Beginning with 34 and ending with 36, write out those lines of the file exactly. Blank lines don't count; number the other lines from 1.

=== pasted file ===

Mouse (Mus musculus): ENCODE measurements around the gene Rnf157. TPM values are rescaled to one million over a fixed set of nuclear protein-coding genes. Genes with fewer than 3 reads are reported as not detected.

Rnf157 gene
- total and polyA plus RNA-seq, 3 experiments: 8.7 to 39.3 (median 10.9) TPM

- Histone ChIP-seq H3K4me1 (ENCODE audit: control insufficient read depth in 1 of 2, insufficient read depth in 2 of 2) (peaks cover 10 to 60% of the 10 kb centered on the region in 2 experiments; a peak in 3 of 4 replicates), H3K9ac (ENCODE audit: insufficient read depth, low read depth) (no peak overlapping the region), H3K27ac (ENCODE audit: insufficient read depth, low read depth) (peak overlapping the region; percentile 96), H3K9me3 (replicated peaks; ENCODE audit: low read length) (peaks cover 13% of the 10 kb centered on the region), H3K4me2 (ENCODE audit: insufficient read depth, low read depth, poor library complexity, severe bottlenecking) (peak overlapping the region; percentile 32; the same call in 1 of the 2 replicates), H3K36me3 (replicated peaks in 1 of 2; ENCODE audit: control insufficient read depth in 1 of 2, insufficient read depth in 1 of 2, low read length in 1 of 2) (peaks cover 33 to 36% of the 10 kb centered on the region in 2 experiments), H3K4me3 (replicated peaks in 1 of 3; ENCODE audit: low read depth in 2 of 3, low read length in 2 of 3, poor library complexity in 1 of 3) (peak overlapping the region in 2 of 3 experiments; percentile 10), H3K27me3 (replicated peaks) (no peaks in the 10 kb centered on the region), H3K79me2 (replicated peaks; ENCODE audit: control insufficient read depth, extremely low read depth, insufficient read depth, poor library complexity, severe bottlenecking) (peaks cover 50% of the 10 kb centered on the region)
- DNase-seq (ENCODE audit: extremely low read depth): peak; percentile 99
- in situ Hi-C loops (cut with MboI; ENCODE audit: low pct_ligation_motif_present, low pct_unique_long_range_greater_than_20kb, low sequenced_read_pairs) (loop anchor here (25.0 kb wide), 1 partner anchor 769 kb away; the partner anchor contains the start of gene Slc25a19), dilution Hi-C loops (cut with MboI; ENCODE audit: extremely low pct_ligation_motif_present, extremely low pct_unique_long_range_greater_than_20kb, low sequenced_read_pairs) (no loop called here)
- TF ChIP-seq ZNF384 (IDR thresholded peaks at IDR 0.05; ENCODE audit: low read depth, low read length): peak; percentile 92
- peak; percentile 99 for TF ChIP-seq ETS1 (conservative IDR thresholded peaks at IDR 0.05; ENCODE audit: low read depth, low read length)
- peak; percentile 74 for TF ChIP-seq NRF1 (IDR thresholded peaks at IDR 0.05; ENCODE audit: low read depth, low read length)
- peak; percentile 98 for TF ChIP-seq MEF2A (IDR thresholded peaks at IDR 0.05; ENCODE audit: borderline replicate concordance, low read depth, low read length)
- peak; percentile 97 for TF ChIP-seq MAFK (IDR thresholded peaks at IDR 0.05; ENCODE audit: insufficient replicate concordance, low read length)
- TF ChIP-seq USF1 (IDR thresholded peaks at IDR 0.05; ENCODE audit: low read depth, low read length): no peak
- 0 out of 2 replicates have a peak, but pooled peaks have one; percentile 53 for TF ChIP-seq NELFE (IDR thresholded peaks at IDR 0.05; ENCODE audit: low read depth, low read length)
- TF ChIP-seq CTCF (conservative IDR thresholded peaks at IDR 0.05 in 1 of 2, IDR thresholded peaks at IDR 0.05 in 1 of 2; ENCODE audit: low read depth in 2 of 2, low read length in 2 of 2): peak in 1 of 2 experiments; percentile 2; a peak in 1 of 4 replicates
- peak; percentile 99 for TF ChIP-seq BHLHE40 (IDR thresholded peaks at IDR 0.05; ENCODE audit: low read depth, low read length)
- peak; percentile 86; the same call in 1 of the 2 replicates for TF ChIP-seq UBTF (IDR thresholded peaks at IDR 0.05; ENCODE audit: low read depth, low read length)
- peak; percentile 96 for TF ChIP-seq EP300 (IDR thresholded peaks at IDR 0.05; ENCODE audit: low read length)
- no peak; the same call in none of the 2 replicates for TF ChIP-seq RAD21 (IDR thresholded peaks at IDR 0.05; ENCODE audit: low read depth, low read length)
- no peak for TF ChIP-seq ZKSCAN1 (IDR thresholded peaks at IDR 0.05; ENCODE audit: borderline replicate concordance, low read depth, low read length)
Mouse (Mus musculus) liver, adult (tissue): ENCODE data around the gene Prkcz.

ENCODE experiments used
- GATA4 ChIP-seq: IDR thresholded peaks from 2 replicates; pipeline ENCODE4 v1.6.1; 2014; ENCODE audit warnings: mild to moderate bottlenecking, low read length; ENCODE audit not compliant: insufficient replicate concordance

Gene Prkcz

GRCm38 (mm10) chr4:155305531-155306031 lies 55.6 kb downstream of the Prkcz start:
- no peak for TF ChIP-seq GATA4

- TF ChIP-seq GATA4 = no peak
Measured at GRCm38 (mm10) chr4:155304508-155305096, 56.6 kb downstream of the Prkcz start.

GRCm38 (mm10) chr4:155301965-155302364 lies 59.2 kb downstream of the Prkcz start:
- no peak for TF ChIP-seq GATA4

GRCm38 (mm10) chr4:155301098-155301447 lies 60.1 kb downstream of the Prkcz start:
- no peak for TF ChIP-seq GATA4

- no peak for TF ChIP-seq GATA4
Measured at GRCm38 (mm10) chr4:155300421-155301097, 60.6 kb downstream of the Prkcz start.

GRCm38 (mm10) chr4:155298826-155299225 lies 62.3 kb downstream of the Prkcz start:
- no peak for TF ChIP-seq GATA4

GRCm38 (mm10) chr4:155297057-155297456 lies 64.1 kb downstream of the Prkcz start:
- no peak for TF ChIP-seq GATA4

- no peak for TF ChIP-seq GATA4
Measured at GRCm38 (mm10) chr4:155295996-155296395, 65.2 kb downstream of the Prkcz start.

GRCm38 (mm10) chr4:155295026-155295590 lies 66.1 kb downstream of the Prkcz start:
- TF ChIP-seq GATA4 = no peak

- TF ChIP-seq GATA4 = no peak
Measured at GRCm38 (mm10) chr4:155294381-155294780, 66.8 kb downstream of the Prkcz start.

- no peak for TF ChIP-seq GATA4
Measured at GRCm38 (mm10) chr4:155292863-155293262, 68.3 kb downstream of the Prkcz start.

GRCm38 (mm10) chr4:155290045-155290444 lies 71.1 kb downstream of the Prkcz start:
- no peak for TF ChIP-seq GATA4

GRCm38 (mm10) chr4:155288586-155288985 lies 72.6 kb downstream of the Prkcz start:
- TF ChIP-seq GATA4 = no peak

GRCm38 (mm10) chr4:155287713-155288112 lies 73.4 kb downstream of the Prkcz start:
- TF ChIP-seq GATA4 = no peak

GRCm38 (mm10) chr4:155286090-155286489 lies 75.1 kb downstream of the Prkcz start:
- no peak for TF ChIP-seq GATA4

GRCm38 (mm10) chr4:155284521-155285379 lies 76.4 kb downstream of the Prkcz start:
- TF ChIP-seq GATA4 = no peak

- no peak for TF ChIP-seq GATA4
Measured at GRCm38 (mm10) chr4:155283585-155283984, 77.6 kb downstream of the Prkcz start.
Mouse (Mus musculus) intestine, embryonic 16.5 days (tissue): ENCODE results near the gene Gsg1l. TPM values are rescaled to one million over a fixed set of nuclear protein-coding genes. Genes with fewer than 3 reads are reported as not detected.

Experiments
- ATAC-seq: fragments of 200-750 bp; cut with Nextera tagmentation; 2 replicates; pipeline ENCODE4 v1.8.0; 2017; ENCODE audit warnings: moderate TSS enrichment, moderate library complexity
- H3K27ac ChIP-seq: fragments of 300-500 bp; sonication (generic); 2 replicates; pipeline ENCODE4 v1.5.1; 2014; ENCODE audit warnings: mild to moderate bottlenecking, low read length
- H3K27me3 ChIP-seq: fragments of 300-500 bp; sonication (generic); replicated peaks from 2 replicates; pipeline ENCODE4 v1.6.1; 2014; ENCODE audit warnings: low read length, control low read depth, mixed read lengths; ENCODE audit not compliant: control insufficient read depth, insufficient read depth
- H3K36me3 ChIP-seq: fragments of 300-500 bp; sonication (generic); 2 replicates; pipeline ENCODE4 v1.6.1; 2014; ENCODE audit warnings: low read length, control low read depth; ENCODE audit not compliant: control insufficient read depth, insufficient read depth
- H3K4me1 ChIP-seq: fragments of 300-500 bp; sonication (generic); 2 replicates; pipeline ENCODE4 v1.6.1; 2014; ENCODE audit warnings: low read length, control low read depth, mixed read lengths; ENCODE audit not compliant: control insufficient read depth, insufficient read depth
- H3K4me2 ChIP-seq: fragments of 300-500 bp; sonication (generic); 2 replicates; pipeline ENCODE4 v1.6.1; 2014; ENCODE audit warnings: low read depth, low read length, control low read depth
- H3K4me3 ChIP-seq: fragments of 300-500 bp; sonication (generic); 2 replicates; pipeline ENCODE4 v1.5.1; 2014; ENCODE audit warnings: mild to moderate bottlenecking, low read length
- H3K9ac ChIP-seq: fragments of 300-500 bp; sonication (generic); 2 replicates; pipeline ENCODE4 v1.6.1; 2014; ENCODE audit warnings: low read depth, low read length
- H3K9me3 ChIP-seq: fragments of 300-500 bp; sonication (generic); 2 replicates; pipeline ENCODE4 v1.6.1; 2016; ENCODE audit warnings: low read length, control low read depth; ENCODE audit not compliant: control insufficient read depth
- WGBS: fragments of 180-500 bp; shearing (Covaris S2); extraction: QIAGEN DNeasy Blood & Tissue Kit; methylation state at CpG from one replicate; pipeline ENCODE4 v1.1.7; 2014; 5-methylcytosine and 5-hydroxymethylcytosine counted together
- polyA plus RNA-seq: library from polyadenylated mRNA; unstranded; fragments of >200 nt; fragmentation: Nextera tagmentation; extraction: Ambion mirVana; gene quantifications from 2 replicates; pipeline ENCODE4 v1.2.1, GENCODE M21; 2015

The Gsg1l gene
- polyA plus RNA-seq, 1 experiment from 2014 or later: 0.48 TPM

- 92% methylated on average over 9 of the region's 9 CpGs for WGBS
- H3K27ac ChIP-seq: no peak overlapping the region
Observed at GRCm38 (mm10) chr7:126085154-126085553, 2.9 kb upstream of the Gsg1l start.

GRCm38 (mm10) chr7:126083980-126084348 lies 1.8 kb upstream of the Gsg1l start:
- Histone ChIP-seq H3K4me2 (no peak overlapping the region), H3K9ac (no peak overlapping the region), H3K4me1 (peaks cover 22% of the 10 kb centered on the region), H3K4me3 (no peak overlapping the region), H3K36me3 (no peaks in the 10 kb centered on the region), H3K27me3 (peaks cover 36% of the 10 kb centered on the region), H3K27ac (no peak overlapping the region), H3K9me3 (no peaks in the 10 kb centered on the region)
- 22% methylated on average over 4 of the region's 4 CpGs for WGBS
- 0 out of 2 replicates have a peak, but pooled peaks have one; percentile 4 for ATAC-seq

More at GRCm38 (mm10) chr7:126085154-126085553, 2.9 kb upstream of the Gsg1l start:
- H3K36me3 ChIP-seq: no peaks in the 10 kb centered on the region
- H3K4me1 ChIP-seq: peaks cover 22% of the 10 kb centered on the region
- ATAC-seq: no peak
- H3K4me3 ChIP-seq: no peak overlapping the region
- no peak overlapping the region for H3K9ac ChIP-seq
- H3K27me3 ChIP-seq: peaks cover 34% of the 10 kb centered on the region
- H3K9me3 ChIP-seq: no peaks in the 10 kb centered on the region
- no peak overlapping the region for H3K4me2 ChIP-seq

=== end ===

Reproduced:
GRCm38 (mm10) chr4:155298826-155299225 lies 62.3 kb downstream of the Prkcz start:
- no peak for TF ChIP-seq GATA4

GRCm38 (mm10) chr4:155297057-155297456 lies 64.1 kb downstream of the Prkcz start: